Men are living longer than ever before. But, asks Sally Feldman, is that any cause for rejoicing?
Great news, girls! Another bastion of gender stereotyping has just toppled. For centuries it’s been assumed that women tend to live longer than men because of some innate physiological difference. Wrong, according to gerontologist Professor Emily Grundy. It’s got nothing to do with our hormones or our child-bearing capacity or our inner female strength. Her study shows that since the 1970s the gap between male and female rates of death has been narrowing. So much so that in some parts of the UK the number of men over 65 is set to double over the next twenty years.
And the reason, according to Grundy, is simply a matter of equality. Dying earlier is just one of the male-related habits we’ve acquired on the journey to liberation. We smoke more, for example; we drink more; we have more stressful jobs. Where once we all stayed at home baking cherry pies, munching chocolates and painting our nails, now we’re out there battling with the boys. And it’s killing us. But hey – that’s better than dying of boredom, I suppose.
And let’s be positive – getting old is bound to be more fun if both sexes are around to enjoy it. Retirement homes will become hotbeds of romance and passion. Dating agencies will thrive as more and more partners become available. And even if we don’t all survive into a fulfilling and energetic maturity, at least we’ll have a loving spouse around to nurse our ailing bodies.
Or will we? Men may be surviving for longer, but that doesn’t mean that marriage is faring any better. And remarriage among the over-50s is also at an all-time low. So it could be that, while some ageing couples manage to enjoy a long-lasting fairy-tale romance, many others fail to stay the course, or else, through apathy or habit, stick together without much joy. Like the elderly Jewish couple who, in their eighties, went to see the rabbi seeking a divorce. “Why did you wait this long?” the puzzled wise man asked. “We were waiting until the children were dead,” they replied.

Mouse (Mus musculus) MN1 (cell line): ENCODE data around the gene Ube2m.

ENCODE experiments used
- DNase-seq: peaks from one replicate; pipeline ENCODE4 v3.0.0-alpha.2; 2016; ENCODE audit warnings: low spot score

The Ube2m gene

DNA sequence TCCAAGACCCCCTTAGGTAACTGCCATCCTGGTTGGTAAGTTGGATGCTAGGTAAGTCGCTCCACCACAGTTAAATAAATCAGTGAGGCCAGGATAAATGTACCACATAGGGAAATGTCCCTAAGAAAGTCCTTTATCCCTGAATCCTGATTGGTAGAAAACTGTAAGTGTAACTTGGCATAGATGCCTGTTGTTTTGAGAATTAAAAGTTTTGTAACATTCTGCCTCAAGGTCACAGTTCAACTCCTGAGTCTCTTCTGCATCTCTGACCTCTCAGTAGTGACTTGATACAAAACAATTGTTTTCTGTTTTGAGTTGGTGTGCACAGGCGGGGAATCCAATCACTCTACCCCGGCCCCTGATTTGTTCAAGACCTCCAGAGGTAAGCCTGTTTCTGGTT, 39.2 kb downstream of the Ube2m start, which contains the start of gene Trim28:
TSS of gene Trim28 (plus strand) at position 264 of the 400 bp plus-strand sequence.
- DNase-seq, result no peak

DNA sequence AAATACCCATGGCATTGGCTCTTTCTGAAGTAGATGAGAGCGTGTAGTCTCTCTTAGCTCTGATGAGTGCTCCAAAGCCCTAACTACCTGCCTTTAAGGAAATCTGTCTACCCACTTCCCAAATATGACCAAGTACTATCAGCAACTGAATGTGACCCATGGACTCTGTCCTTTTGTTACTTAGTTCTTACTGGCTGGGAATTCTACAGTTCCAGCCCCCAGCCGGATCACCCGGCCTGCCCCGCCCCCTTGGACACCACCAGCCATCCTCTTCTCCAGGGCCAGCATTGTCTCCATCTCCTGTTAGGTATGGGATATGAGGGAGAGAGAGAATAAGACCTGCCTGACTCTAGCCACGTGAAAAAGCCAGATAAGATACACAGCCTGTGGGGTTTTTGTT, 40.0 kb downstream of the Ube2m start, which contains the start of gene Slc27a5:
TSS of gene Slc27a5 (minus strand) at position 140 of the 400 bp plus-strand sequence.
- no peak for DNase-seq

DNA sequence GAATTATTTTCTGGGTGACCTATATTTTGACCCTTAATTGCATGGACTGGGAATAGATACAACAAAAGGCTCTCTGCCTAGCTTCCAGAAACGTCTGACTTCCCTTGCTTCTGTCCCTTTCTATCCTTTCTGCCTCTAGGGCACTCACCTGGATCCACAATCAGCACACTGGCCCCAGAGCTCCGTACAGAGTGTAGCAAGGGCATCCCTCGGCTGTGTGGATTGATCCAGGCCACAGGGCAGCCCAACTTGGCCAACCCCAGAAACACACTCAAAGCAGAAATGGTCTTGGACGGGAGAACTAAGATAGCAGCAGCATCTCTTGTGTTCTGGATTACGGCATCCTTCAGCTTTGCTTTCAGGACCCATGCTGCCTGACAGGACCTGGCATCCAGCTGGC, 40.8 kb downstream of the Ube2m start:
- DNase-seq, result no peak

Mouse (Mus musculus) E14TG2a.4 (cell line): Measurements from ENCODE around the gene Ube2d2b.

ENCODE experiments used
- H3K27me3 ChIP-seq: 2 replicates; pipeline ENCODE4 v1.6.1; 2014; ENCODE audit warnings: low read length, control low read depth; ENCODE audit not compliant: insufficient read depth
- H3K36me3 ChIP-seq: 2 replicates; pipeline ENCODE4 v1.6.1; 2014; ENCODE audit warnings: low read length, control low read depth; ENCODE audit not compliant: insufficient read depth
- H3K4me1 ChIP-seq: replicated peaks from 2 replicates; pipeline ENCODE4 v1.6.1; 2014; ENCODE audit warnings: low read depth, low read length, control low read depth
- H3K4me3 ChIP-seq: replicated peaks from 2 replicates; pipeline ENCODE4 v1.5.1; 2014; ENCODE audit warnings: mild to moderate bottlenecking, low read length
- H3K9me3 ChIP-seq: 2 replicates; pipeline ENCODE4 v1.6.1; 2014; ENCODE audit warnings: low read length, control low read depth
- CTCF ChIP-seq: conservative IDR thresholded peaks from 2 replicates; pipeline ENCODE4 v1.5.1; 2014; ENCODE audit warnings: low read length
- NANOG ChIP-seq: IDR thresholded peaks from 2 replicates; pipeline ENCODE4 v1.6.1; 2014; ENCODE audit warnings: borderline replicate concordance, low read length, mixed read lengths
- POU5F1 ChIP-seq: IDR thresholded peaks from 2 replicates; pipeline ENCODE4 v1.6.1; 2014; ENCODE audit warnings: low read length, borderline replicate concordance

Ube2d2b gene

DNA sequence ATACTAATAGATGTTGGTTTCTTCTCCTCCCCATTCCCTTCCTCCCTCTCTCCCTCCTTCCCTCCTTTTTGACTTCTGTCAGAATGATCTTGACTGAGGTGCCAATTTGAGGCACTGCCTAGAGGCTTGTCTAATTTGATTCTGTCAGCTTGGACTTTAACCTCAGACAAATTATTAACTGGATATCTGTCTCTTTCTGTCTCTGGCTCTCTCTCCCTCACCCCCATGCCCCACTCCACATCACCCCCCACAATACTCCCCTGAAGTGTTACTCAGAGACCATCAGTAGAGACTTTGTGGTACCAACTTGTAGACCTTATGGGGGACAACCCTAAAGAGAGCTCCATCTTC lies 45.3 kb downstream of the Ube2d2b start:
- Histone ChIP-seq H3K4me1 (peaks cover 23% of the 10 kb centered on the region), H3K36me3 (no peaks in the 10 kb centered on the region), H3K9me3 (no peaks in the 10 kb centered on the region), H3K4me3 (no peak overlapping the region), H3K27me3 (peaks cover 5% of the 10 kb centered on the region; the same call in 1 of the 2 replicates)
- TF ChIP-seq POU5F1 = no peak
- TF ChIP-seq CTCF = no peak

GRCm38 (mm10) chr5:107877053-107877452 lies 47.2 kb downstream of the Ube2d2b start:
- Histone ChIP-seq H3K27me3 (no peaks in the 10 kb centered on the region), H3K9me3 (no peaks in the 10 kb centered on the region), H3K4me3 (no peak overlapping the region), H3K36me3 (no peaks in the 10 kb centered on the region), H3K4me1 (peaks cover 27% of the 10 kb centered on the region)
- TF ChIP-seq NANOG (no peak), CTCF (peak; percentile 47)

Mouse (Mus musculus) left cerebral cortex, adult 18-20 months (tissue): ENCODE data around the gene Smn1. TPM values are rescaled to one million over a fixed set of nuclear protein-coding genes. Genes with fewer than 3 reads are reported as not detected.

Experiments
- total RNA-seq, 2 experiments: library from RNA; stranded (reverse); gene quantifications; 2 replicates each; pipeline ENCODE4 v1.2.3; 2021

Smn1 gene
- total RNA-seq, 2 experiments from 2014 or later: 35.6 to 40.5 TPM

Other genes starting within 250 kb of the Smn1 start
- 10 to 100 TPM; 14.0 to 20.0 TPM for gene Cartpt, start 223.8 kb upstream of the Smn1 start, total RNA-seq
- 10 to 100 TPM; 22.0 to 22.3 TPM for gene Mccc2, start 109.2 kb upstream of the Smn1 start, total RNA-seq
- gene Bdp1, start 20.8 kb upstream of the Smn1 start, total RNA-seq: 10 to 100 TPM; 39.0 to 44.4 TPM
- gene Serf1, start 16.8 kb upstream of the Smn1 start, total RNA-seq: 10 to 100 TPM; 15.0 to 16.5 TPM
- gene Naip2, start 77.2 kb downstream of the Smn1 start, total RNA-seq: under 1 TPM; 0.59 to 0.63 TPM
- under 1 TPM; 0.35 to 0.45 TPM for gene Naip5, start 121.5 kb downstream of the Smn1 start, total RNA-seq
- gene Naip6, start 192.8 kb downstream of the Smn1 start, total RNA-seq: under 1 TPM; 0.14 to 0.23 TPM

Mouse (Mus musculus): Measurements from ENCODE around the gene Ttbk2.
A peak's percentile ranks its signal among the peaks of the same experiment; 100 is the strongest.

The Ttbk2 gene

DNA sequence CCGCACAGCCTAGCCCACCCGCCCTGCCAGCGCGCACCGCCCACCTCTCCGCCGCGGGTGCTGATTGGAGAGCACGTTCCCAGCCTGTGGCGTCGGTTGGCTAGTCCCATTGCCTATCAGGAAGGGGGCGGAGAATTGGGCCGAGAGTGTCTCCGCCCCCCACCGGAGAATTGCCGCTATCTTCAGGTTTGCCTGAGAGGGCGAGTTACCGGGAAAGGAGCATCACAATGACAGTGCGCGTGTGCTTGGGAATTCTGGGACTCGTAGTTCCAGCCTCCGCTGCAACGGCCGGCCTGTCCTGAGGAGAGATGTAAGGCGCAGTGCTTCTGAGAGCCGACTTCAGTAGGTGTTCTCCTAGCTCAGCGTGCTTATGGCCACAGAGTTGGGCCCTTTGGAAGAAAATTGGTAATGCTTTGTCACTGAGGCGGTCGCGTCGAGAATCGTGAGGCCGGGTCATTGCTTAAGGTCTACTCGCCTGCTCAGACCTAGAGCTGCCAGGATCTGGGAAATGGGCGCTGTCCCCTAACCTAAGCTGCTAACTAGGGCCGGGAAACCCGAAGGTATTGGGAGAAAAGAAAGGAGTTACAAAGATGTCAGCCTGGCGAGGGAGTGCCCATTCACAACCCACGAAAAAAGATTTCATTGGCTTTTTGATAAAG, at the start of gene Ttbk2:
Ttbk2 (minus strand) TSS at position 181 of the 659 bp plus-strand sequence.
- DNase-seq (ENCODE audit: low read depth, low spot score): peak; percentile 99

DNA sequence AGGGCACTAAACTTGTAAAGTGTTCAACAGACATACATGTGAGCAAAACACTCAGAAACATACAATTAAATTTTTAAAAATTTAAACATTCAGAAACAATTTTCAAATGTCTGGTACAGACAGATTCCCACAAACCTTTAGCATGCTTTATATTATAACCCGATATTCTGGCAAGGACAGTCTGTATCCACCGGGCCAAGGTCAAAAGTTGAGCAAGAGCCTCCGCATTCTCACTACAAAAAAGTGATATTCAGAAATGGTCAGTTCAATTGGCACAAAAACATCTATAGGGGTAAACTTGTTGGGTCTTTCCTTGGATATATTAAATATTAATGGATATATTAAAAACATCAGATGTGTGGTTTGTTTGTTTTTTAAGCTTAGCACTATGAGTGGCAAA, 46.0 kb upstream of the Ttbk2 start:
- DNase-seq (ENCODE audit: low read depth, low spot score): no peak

Misunderstandings are a perpetual hazard of age gap romance. My friend Terry said his affair with Chardonnay foundered because she could never quite keep up with his ’60s references. “She only selected some numbers from Sergeant Pepper for her i-Pod!” he complained, outraged. “Doesn’t she realise it’s a concept album?” When he asked her what she was doing the day Kennedy was shot she looked appalled. “Teddy Kennedy’s been shot?” she wailed.
But, cultural mismatches notwithstanding, older men have always had a penchant for younger women, even if they can’t always keep up the pace. Remember the old adage that Charlie Chaplin was perfectly capable of fathering babies at the age of 80; he just couldn’t pick them up. Generation after generation of rich, powerful men have deluded themselves into believing that the adoring starlets gracing their grey-suited arms actually love them for themselves, watched from the sidelines by obsolete first-edition wives who’ve been abandoned for younger, blonder, more toned and long-legged new models.
Nowadays, though, it’s far more likely that those wives themselves will be seeking upgrades. Their men may well be living longer, but that may not always be a cause for rejoicing. For as women become more assertive and independent, they’re beginning to weary of older partners, with their liver spots, beer guts, snoring, inability to notice socks strewn on bedroom carpets, and general helplessness in the kitchen.
Hence the advent of the Cougars – women who prefer toy boys. Sam Taylor-Wood is a very classy example. Not only is her fiancé Aaron Johnson 20 years younger than she is, but as the director of Nowhere Boy, in which he starred, she was the one calling the shots. And who can blame her? Younger men, brought up by feminist mothers, tend to be far more at ease with emancipated women than their fathers ever were. They’ll happily play Grand Theft Auto with the grandchildren, think nothing of rustling up a soufflé for supper after a day’s paintballing, and they’ll put in time in the gym to tone those deliciously unwrinkled abs. As for sex? Well, 16 goes into 69, as Kathy Lette remarked recently, a lot easier than 69 goes into 16.